Random Judicial Assignments Will Likely End Judge Albright’s Grip on Patent Cases
Yesterday, the Chief Judge of the Western District of Texas announced that all patent infringement cases filed in Waco, Texas after July 25, 2022 will now be randomly assigned to one of 12 different judges in the district, instead of being automatically assigned to the only federal district judge sitting in Waco, Judge Alan Albright.
Judge Albright, a former patent litigator himself, had encouraged patent owners to file suit in Waco upon joining the judiciary. Since joining the bench, a significant portion of patent cases have been filed with Judge Albright, with nearly 25% of all patent lawsuits in recent years being before him. Yesterday’s order stated that the new policy was implemented “[u]pon consideration of the volume of new patent cases assigned to the Waco Division” in order to “equitably distribute” those cases. The order will undoubtedly have significant ramifications for the patent litigation bar.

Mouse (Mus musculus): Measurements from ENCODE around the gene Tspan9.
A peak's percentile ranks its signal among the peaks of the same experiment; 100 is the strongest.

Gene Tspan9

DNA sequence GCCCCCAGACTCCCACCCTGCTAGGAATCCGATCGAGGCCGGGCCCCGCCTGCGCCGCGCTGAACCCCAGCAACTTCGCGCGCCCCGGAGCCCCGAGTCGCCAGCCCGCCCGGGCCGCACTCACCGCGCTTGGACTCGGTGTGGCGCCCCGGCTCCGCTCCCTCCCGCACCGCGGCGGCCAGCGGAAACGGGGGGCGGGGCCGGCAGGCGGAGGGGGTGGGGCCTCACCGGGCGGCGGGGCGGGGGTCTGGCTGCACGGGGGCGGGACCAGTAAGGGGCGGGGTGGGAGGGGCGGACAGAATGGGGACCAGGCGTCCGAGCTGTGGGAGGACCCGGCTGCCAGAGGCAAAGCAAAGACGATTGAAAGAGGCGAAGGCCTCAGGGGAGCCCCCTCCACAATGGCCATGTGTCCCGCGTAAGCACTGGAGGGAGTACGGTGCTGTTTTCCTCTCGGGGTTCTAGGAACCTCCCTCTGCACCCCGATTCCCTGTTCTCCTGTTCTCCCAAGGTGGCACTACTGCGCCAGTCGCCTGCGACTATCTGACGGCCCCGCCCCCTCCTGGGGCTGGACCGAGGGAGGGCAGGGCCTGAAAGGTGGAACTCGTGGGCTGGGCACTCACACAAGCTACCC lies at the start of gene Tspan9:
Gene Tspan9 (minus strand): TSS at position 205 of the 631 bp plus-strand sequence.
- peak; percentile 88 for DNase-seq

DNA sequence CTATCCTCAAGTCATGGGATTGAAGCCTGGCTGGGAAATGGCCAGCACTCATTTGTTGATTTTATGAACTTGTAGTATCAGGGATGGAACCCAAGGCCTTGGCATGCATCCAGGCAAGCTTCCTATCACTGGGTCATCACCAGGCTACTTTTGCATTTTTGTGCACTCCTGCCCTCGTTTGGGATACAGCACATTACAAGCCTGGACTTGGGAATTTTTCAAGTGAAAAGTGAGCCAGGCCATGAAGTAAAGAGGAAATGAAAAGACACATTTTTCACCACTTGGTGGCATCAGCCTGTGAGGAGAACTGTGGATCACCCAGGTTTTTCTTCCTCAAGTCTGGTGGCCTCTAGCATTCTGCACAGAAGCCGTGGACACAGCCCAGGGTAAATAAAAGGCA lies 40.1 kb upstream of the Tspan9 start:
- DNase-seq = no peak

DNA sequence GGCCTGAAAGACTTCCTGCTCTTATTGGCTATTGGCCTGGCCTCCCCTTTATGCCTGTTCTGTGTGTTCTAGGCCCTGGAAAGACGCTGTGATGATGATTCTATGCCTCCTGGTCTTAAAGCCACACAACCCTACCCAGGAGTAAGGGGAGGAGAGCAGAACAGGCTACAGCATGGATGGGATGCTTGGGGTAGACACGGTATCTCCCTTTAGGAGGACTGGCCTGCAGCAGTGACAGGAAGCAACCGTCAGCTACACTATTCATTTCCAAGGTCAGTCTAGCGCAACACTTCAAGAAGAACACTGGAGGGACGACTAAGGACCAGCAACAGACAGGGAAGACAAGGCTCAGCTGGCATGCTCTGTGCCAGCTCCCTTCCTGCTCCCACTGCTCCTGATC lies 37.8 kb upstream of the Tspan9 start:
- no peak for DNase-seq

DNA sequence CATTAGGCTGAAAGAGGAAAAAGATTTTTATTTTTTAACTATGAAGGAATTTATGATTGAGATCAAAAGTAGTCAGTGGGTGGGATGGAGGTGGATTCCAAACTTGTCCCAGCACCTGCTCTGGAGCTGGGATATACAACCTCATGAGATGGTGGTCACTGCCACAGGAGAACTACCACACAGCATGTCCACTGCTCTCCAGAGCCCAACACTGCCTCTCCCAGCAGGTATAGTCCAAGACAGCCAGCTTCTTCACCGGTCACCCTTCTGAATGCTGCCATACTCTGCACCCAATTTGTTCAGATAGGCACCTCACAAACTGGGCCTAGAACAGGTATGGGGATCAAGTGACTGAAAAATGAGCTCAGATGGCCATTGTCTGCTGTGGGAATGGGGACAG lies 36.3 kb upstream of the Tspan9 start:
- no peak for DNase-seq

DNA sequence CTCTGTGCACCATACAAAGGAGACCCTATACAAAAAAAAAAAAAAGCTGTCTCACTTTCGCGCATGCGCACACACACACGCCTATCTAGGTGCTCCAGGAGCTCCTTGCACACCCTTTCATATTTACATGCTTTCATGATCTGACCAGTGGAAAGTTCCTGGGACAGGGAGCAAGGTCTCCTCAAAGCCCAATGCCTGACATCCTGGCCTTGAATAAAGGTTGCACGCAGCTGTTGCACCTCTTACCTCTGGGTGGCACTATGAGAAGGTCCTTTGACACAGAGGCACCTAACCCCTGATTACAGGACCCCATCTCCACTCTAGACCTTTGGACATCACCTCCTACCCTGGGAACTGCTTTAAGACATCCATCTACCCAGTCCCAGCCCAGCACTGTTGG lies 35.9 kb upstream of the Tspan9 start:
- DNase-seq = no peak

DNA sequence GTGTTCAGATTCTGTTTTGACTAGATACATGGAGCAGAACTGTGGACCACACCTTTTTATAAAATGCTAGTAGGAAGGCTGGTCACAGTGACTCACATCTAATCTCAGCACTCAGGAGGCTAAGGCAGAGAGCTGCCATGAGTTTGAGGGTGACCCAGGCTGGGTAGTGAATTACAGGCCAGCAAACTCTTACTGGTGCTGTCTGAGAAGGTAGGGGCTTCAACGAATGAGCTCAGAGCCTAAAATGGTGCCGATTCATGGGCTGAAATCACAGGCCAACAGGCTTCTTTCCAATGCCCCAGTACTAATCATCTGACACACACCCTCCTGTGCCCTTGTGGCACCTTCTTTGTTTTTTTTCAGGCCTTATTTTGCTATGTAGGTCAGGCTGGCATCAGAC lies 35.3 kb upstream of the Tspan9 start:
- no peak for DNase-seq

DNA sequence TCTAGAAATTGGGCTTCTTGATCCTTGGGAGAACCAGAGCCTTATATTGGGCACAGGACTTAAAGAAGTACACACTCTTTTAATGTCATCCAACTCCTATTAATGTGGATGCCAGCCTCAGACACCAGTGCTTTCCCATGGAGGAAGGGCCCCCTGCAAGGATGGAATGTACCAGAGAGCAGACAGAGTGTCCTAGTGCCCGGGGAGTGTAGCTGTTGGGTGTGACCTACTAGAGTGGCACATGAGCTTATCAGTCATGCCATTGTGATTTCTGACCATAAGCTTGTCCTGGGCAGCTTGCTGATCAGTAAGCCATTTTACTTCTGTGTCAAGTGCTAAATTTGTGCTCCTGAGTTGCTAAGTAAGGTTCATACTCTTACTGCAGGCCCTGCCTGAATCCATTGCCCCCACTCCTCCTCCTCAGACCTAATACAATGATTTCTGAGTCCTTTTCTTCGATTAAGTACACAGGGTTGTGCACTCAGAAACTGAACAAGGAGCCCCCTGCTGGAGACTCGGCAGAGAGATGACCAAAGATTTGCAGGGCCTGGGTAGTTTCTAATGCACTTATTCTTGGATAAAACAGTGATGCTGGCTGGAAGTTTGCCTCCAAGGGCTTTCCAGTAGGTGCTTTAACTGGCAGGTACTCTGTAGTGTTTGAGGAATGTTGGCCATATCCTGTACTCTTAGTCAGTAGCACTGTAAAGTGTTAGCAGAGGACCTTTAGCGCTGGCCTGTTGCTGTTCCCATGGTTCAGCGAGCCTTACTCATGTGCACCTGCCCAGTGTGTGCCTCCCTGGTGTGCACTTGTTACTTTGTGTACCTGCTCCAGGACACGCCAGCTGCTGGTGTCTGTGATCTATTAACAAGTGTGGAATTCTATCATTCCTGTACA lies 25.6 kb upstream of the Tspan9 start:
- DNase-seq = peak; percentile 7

Defendants in patent infringement suits often viewed Judge Albright’s practices as favorable for patent owners, including unwillingness to transfer cases out of district, stay cases in light of U.S. Patent and Trademark Office post-grant challenges to asserted patents, or consider early-stage dispositive motions on issues like patent eligibility (under § 101). That perception and his fast time to trial likely contributed to the large influx of cases into the Western District of Texas, which prior to Judge Albright, heard only one patent case per year on average.
While pending patent cases before Judge Albright will remain with him, it seems all but certain that this policy change will lead to fewer patent infringement cases being filed in the Western District of Texas, and far fewer ending up before Judge Albright. For further information about how this change may affect you, please speak with a Wolf Greenfield patent litigator.